“The only attempts that are being made in Punjab is to secure and protect basic fundamental rights of the peoples including the right to self determination upheld and safeguarded as per the UN charter to which India is a signatory”, said he and added that other than that it’s the figment of imagination of the security establishment, who always thrive on upping the ante for their own legitimacy and survival.

Which law of India allows the army chief to issue threats to the peace-loving people of Punjab? Why should the people of Punjab be made scapegoats of India’s war mongering with Pakistan?

Exposing the double standards of the Indian government, he said when the Pakistan army chief speaks on political and foreign policy matters, India cries foul, but on the other side, the present dispensation under Narendra Modi is allowing its own army chief to issue political statements whether it relates to Punjab, Kashmir or Assam.

On army chief blaming Sikhs For Justice for trying to destabilize the peace in the region, he said this is a loaded question, straight from the archives of the government.

We don’t hold any brief for Sikhs for Justice. However, we strongly condemn the illegal arrest of the activists who were peacefully putting up posters for referendum.

The Indian court’s judgement allowing peaceful propagation of any political movement upholds the right to speak and put up posters for self determination and even for a separate Sikh state.

While we disagree with their methodology and daily utterances, yet the SFJ has a democratic right to talk about a referendum. Talking about a referendum in a democratic manner is not an anti-India move but a pro-people and pro-rights movement.

We reiterate that SFJ’s referendum is a democratic exercise to know the will of people of Punjab whether they aspire to become independent from India, whereas, the real referendum would be held in Punjab either under the aegis of UN or with the consent of New Delhi.

So we take exception that under the garb of referendum issue, Indian army chief has issued veiled threat to Sikhs.

The Tribune – Amritsar tragedy: SIT questions 14 drivers and guards of Northern Zone of Railways

Neeraj Bagga, Tribune News Service

Amritsar – Panjab – India, 14 November 2018. A four-member Special Investigation Team (SIT) of the Government Railway Police (GRP) on Wednesday questioned 14 drivers and guards of the Northern Zone of the Railways as a part of its enquiry into the tragic train accident which claimed 59 lives on October 19.

The SIT, headed by Assistant Inspector General (GRP) Daljit Singh Rana, DSP Surinder Kumar, Inspector Nirmal Singh and Inspector Dharminder Kalyan, quizzed railway employees.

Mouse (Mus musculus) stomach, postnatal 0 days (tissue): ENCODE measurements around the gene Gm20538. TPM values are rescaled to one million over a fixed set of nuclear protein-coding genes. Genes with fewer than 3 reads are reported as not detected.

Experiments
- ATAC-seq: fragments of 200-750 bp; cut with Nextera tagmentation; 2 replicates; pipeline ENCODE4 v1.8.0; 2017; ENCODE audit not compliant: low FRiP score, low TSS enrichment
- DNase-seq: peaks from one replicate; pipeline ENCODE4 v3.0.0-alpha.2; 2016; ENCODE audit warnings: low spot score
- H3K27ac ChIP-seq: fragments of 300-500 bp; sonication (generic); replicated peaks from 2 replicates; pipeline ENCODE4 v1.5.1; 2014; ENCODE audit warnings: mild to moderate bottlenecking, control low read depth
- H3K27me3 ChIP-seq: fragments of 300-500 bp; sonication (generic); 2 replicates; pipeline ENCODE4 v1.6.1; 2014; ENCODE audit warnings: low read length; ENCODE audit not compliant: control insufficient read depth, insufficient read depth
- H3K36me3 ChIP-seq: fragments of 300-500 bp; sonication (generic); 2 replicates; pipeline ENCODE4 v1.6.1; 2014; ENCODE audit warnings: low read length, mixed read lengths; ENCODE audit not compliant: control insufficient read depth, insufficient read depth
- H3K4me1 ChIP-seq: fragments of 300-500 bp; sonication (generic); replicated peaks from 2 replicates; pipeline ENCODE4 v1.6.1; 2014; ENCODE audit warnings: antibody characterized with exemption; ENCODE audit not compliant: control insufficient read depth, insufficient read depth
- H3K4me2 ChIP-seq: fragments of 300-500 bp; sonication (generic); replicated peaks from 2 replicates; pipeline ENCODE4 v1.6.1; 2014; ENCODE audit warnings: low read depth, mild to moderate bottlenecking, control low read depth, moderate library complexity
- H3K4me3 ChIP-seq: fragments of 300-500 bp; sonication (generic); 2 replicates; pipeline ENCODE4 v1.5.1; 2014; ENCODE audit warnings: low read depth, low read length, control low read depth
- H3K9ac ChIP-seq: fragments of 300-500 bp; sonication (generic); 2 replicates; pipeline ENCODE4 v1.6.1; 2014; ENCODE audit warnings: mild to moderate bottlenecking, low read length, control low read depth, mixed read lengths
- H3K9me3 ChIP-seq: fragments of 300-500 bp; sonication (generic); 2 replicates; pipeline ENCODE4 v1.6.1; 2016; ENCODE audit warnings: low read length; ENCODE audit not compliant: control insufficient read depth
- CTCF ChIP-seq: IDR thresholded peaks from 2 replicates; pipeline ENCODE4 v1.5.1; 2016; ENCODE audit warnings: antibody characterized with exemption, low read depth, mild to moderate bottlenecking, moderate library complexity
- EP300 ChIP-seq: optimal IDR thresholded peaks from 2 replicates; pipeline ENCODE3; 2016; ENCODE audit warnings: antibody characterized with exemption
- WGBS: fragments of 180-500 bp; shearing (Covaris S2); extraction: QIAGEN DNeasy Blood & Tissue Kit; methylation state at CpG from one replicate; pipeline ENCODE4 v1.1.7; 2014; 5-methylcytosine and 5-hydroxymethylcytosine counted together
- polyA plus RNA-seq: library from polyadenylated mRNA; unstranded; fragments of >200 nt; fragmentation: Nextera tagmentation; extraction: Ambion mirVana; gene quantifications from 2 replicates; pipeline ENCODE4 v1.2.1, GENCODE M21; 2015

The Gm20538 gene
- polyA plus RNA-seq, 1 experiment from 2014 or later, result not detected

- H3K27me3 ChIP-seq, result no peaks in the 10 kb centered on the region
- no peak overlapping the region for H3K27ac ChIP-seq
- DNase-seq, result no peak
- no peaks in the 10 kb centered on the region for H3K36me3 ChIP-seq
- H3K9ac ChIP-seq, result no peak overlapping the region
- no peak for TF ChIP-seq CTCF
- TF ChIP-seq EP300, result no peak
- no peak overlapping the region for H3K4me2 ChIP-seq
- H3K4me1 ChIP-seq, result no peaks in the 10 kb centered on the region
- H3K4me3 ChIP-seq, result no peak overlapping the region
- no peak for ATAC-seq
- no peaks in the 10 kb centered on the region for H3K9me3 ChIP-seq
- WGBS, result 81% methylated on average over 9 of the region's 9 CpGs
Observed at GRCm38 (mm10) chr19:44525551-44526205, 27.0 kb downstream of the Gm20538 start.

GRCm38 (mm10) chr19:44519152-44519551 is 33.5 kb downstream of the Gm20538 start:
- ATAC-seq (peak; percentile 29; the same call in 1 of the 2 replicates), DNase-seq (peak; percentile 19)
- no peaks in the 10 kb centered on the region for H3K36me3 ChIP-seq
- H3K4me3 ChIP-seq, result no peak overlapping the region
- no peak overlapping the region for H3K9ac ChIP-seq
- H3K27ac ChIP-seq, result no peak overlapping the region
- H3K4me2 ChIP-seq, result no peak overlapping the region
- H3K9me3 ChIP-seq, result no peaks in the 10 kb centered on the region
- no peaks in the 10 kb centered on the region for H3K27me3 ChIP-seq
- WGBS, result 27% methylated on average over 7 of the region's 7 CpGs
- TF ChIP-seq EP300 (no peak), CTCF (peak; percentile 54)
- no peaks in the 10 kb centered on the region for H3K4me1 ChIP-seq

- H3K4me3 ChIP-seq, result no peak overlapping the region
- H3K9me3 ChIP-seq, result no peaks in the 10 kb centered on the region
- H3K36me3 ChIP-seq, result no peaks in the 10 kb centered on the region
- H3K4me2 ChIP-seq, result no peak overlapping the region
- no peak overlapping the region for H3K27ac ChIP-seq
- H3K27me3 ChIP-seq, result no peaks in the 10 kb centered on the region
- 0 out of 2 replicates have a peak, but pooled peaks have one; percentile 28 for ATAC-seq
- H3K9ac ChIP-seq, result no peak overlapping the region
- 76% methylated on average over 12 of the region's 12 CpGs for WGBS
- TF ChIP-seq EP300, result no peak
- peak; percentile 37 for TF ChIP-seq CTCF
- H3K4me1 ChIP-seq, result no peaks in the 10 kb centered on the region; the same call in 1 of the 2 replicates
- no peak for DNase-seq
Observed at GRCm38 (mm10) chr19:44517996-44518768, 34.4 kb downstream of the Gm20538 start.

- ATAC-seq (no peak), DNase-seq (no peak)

It came out in the probe that the Railways had issued a direction of caution to all the trains plying between Manawala railway station and Amritsar railway station after a body was noticed close to Joda Phatak on that day.

The caution order had been issued from the Beas railway station at about 4.20 pm. The instruction may have been removed after lifting of the body from the site.

Sources stated that the drivers and guards of four trains other than the DMU, which killed the Dasehra revellers, which had crossed Joda Phatak before the DMU were quizzed. These trains were Howrah Mail, Chattisgarh, Dadar and Superfast Amritsar to Chandigarh.

SHO GRP Amritsar railway station Balvir Singh Ghuman said the GRP had registered a case under Sections 304 (punishment for culpable homicide not amounting to murder), 304A (causing death by negligence) and 338 (causing grievous hurt by act endangering life or personal safety of others) of the IPC, against unknown persons in connection with the train tragedy on October 20.

He said the names could only be incorporated in the FIR as per the recommendations of the SIT which has got three months long period. – Jallianwala Bagh massacre: How Colonel Dyer exploited the planned gathering as a ‘gift of fortune’

In a new book, Kishwar Desai writes about how the residents of Amritsar were manipulated and insufficiently warned before the massacre in 1919.

Amritsar – Panjab – India, 12 November 2018. Since April 13 was a Sunday, many of the shops were closed in any case and the hartal was still on. With the constant presence of the army on the streets, few people would have been out in the morning.

However, at 9.30 am, Dyer decided to make two proclamations, neither of which was likely to have been heard. The Naib Tehsildar who was making the proclamations said he had halted at around 19 places where anywhere between 100 to 500 people had gathered.